If divorce has taught me anything, it’s that a father can’t be all things to his children, and certainly not his sons. Even with the best of intentions, no man can possess every ingredient needed to nurture a boy into healthy manhood.
That while it may not ‘take a village’, it most certainly demands more than what one man alone can accomplish. We are all finite creatures with strengths and weaknesses. Every father is going to have gaps in his abilities, behavior, or character that if not careful can unwillingly be passed on to our sons. The question then is knowing where the spaces are and doing what we can not to impart them to the next generation.
Performance coaches often use the term ‘Board of Directors’ to represent a group of people who have been purposefully chosen to fill in the spaces of those qualities we lack. If I struggle with financial discipline, I find someone who is financially successful. If I grapple with sexual purity, I ask another of strong moral character to hold me accountable. It’s an idea that was birthed in the leadership and self-help movements but has found its way to nearly every job from ditch digger to the doctor. This board serves as a lifeline for advice, a sounding board for ideas, and a team of encouragers during difficult times.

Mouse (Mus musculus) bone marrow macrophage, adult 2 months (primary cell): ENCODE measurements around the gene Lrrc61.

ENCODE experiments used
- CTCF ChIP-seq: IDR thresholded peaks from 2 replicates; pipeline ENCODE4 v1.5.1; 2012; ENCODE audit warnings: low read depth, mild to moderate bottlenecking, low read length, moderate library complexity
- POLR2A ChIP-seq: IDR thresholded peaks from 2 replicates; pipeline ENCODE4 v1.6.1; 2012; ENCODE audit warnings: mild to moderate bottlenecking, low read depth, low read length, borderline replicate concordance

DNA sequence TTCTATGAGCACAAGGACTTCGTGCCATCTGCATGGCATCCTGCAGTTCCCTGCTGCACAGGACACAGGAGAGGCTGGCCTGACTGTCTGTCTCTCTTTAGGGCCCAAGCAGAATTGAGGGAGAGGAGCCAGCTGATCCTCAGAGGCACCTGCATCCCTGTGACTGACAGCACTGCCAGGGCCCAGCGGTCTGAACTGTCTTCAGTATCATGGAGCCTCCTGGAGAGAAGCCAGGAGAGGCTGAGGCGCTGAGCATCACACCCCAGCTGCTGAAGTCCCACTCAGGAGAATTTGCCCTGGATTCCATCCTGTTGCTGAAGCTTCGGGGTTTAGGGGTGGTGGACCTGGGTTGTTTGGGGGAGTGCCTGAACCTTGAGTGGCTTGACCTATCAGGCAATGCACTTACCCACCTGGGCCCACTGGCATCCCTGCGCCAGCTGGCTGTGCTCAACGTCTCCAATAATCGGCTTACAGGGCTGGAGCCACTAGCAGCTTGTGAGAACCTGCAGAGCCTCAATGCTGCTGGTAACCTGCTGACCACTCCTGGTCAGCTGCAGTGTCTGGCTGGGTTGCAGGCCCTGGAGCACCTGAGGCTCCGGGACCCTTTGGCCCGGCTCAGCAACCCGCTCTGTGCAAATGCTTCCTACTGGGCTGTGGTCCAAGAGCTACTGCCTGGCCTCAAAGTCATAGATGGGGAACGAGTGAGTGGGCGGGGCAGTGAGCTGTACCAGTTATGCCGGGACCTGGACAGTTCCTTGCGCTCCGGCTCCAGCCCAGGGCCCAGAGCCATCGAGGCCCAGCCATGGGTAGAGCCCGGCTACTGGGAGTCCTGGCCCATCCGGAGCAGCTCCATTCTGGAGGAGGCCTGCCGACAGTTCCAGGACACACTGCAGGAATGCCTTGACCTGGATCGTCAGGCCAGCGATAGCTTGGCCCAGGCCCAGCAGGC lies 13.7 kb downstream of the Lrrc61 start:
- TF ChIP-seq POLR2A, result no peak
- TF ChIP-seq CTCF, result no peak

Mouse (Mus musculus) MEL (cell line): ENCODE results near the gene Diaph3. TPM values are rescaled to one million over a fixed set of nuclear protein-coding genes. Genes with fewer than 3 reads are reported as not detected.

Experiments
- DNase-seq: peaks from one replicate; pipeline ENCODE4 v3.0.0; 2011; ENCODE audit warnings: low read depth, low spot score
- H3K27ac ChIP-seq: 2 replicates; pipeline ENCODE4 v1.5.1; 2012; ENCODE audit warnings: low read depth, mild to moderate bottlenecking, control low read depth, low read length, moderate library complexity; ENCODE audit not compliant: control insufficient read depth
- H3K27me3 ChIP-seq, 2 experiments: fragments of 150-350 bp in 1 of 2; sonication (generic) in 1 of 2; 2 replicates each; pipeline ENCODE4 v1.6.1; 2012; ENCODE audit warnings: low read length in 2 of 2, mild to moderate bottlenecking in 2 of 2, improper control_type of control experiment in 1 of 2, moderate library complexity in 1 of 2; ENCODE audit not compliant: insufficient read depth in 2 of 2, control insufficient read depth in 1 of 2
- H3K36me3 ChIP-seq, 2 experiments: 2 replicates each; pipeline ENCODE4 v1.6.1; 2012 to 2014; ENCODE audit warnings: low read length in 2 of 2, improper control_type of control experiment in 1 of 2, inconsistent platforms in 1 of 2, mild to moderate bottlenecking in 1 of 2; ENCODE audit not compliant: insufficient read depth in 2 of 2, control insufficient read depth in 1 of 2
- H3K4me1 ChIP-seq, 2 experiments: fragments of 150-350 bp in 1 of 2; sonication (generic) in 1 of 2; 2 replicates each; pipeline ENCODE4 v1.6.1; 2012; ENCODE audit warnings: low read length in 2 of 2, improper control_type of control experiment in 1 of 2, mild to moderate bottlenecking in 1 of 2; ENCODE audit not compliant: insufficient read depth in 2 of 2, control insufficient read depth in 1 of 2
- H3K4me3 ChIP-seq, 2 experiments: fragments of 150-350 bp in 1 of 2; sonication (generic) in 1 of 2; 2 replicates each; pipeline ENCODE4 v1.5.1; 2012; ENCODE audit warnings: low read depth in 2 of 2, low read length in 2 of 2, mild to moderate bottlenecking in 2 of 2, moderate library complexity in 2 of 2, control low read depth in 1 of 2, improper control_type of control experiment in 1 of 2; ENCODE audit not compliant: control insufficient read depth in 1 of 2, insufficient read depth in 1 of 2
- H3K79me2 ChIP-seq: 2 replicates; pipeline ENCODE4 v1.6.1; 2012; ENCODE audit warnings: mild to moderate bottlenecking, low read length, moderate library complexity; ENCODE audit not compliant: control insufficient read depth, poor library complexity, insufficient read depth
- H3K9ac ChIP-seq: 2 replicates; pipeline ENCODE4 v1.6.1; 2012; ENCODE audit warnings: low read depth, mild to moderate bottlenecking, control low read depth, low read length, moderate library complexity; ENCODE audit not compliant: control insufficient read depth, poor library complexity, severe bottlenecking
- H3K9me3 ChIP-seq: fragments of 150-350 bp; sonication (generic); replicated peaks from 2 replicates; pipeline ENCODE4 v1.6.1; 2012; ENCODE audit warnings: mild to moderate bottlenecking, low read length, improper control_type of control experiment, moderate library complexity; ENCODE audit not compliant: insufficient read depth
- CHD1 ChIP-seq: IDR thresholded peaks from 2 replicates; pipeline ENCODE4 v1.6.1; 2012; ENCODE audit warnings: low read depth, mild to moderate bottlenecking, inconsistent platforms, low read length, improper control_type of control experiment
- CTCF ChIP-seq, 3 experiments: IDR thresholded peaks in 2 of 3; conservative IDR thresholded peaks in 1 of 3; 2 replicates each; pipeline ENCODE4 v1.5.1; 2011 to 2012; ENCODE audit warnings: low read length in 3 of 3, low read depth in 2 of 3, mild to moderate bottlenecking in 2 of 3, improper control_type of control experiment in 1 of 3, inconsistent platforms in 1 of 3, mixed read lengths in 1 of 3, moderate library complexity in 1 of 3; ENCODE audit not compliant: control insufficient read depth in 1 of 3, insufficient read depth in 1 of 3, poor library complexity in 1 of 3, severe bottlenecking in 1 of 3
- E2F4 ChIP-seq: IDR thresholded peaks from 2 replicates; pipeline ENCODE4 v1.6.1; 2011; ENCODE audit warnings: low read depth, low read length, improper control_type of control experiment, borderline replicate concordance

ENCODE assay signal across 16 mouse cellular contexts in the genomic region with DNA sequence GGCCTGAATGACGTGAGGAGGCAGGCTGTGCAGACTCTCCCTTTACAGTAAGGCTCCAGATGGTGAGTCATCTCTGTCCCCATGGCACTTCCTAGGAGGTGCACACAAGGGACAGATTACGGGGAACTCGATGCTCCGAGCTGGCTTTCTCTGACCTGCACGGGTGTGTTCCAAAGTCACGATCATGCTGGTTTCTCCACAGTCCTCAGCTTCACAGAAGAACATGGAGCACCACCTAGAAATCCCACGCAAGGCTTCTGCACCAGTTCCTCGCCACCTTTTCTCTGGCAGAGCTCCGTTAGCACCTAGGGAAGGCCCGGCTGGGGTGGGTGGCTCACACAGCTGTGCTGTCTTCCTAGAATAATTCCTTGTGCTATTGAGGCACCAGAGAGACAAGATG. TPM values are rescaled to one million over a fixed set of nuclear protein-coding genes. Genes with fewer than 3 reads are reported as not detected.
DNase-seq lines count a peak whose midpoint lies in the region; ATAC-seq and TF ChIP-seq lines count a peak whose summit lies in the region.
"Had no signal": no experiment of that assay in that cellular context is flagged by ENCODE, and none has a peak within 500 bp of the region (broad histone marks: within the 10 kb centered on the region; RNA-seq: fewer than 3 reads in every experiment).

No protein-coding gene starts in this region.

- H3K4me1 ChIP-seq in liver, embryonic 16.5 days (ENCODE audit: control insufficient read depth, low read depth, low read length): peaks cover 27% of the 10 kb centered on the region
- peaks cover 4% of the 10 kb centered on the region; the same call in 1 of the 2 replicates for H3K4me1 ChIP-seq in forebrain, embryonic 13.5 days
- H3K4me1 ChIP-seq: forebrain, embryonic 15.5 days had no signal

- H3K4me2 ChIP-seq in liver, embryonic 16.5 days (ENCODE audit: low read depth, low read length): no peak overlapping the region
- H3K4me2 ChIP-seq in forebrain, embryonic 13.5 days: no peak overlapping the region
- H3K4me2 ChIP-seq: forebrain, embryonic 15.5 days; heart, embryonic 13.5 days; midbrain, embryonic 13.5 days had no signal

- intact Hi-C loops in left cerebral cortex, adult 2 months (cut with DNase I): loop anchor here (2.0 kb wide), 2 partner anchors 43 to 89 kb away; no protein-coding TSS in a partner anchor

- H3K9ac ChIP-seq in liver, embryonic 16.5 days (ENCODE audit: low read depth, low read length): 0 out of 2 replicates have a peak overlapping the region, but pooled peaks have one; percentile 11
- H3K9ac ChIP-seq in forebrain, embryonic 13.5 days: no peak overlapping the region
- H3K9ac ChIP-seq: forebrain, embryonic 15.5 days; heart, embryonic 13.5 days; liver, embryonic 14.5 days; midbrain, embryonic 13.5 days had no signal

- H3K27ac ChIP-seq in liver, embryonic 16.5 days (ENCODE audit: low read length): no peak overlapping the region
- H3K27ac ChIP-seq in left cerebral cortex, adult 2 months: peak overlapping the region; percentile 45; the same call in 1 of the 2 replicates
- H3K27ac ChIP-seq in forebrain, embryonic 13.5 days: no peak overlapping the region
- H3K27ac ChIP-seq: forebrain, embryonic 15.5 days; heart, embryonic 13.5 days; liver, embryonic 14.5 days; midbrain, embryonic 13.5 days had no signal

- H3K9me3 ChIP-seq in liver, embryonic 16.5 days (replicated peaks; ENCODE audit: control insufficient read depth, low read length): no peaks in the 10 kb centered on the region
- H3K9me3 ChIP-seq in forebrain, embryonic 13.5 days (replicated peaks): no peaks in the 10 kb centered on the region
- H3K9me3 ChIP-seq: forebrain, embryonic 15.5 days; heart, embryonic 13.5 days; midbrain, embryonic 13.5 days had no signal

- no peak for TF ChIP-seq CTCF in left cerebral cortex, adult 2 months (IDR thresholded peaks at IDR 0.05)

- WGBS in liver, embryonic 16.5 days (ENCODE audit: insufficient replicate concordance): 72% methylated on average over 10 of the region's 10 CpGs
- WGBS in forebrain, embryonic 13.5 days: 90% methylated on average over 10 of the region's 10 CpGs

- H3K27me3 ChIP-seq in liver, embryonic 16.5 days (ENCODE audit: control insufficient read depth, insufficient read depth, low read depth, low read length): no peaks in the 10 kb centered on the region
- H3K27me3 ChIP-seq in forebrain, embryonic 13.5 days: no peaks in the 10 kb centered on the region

I’m beginning to think fatherhood might demand a similar approach.
This was my reoccurring thought while reading a Father’s Day Op-Ed in the NY Times by Phil Knight, founder of the iconic American shoe company, Nike.
Few days on the calendar are more emotionally fraught for me, more psychologically stacked, than Father’s Day. A proud father, a proud grandfather, I’m also a grieving father, having lost my oldest son 12 years ago, and a grieving son, having lost my father in 1981.
I also lost my surrogate father on Christmas Eve, 1999.
My father, though good and kind, suffered some deep and inexplicable shame because he was the son of a butcher. His effect, therefore, was an elaborate overcompensation, a stylized emulation of respectability, which precluded any “vulgar” displays of emotion. In all my life I can’t recall him once paying me a direct compliment. Nor did he ever bestow his unconditional approval. So I looked elsewhere.
I wasn’t unique, I don’t think. One in three American children grows up in a household with no father; countless more, beyond the ken of studies and statistics, have fathers with whom they can’t connect. And regardless of biology or circumstance, many of us, maybe most of us, simply need more than the one dad allotted by a tightfisted nature.